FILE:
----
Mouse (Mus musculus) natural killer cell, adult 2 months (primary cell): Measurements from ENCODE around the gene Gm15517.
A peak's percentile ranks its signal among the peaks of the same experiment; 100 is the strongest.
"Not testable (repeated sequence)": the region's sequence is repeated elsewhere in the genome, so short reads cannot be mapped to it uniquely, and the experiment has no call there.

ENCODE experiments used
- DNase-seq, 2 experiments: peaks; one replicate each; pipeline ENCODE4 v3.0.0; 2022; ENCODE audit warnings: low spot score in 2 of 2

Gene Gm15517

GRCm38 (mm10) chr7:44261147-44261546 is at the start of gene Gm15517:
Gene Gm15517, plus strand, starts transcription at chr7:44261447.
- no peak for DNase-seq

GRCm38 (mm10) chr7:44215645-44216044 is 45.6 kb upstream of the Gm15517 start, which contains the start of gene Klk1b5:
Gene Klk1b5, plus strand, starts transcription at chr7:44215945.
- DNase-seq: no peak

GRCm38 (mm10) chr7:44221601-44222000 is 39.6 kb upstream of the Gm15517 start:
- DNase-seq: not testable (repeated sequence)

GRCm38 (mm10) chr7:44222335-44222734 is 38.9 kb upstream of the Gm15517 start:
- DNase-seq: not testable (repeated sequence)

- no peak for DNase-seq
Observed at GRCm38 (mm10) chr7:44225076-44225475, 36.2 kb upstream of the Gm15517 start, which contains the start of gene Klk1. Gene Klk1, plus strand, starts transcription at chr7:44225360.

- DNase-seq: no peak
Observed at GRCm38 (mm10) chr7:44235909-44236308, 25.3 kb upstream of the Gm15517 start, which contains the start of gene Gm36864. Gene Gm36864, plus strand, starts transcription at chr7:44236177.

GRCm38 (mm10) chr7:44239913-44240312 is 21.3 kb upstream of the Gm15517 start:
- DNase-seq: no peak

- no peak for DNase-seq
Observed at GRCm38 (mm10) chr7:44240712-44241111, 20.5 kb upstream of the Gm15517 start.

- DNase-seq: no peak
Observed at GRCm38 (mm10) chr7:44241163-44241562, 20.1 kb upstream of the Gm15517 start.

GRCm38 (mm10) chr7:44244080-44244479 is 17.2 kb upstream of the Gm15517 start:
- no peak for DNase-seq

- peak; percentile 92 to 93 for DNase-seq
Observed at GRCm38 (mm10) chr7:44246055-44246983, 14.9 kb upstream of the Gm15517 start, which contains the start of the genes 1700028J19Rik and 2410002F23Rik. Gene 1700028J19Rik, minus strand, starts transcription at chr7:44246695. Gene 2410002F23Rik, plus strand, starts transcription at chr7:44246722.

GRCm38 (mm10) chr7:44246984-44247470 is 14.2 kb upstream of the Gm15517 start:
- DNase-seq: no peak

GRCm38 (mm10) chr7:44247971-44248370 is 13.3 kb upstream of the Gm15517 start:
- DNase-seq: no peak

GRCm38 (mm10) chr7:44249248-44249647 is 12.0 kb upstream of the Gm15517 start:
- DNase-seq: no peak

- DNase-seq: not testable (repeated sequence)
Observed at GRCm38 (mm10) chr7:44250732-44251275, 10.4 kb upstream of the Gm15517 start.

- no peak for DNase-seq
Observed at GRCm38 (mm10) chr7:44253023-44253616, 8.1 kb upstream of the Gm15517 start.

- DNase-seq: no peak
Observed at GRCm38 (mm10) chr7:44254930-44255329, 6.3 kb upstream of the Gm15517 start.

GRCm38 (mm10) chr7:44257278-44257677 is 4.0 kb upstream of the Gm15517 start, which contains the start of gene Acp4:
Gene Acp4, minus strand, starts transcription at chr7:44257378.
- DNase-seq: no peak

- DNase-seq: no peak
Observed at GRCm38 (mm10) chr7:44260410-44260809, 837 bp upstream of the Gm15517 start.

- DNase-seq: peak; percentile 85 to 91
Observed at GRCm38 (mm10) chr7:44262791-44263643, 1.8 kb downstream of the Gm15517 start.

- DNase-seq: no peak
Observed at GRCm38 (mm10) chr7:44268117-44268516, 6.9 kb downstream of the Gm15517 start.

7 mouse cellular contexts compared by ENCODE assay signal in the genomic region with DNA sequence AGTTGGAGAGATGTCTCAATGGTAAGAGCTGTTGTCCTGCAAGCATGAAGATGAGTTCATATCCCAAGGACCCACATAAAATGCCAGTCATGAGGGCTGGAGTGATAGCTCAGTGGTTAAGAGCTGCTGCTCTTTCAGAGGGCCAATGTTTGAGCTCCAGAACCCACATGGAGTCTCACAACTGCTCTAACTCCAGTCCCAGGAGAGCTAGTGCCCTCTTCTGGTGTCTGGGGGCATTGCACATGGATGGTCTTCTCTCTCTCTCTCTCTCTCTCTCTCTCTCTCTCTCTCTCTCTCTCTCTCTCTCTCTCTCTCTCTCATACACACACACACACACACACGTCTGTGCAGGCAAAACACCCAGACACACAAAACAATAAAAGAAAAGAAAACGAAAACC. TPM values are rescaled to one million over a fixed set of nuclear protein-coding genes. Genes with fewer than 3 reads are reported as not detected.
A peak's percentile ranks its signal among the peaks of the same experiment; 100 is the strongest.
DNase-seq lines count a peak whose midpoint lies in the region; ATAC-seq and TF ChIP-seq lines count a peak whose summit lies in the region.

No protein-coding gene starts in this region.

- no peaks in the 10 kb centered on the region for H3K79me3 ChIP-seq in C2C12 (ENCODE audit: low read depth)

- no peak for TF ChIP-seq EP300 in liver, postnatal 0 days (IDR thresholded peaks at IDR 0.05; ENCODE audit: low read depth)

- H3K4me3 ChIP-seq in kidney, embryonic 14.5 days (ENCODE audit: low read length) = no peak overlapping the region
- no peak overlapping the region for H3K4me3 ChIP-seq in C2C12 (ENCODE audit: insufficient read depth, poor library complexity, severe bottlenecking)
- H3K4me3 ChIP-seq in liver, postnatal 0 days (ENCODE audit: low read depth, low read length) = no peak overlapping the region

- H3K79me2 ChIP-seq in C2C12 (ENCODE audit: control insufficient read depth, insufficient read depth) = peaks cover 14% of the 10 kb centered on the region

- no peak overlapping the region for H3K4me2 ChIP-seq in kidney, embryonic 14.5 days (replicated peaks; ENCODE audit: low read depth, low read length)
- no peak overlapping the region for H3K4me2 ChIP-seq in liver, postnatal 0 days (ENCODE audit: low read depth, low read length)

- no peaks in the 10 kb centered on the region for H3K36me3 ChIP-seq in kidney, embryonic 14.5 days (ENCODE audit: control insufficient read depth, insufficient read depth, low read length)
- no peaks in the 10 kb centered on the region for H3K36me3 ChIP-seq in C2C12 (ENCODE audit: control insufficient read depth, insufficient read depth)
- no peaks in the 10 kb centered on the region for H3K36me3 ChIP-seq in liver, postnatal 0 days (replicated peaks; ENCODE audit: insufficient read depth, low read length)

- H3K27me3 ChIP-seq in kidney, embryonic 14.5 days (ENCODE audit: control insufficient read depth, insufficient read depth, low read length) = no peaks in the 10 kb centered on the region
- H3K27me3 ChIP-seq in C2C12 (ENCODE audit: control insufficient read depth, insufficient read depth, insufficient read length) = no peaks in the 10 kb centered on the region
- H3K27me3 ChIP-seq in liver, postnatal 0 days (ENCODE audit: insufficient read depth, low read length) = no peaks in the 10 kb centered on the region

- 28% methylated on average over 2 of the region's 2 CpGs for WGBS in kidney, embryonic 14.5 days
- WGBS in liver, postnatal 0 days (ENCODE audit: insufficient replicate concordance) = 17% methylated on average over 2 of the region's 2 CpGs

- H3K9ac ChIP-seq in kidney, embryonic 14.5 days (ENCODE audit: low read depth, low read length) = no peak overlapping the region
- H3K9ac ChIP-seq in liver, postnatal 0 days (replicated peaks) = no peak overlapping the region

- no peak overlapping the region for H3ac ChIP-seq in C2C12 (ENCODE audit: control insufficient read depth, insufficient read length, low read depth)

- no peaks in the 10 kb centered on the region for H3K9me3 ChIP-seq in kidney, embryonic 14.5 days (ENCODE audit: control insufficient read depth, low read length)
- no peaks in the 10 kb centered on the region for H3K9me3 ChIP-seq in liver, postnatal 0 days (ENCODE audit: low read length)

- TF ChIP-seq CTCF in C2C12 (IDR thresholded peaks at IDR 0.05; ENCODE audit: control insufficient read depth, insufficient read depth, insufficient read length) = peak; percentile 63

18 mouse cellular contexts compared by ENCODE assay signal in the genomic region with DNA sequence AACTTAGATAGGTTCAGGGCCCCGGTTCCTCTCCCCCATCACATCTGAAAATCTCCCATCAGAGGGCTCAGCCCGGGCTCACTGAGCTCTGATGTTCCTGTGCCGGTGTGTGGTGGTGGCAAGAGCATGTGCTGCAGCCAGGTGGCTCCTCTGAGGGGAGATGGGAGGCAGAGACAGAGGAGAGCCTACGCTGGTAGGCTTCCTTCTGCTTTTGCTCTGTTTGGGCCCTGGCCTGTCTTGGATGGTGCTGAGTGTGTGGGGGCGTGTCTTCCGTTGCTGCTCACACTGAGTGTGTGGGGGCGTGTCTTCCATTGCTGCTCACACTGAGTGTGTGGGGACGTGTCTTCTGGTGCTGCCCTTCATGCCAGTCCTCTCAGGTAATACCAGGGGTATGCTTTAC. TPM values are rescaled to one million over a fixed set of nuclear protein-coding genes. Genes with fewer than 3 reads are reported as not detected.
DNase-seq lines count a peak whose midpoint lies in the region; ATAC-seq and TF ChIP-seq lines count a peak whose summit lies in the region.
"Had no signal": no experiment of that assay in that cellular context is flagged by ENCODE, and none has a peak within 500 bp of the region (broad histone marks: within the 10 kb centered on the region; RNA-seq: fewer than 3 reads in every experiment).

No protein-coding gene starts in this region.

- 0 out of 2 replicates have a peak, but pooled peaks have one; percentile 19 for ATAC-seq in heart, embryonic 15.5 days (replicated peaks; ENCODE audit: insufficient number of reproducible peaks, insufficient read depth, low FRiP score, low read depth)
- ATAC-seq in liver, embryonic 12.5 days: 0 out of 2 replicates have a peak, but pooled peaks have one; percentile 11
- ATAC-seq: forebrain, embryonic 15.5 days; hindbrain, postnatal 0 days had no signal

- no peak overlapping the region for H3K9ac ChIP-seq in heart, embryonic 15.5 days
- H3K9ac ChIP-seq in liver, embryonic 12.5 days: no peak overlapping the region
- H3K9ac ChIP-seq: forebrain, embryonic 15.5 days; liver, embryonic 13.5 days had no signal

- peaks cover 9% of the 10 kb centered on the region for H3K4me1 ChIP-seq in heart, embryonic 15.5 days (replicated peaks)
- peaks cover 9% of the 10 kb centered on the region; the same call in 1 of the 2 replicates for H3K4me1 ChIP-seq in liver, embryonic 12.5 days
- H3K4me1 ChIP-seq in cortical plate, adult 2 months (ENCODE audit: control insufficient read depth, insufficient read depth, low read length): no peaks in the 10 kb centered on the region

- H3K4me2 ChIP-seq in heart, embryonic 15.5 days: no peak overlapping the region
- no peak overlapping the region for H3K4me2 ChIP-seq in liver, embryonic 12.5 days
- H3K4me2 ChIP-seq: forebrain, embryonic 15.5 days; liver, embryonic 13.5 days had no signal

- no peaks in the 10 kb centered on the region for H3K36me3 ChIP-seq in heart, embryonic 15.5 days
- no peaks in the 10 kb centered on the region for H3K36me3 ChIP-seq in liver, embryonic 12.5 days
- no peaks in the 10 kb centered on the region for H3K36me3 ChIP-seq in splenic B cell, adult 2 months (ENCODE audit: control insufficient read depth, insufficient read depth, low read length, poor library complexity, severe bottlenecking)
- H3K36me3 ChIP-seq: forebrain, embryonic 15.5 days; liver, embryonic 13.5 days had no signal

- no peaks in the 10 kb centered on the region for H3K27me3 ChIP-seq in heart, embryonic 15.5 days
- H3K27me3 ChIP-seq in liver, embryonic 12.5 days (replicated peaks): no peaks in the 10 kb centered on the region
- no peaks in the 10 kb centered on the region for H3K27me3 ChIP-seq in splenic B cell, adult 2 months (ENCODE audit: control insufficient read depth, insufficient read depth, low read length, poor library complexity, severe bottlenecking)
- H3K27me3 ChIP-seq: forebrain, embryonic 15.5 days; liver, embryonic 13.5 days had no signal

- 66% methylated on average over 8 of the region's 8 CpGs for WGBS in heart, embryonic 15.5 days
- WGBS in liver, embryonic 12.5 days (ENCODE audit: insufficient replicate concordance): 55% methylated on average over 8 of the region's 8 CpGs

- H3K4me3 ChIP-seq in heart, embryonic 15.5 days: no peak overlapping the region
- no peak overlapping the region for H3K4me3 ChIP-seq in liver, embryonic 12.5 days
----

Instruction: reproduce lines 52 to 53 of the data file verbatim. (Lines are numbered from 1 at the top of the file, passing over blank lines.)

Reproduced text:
7 mouse cellular contexts compared by ENCODE assay signal in the genomic region with DNA sequence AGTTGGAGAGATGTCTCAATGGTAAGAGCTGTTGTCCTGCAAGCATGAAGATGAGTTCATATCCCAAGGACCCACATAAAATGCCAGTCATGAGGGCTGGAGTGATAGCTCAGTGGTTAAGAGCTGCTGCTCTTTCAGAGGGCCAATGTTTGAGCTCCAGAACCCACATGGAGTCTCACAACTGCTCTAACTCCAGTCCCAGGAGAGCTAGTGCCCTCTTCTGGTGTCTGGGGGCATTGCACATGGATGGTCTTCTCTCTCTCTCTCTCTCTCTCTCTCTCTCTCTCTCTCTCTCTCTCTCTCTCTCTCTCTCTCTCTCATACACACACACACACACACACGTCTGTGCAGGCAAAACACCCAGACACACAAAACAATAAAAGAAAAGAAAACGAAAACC. TPM values are rescaled to one million over a fixed set of nuclear protein-coding genes. Genes with fewer than 3 reads are reported as not detected.
A peak's percentile ranks its signal among the peaks of the same experiment; 100 is the strongest.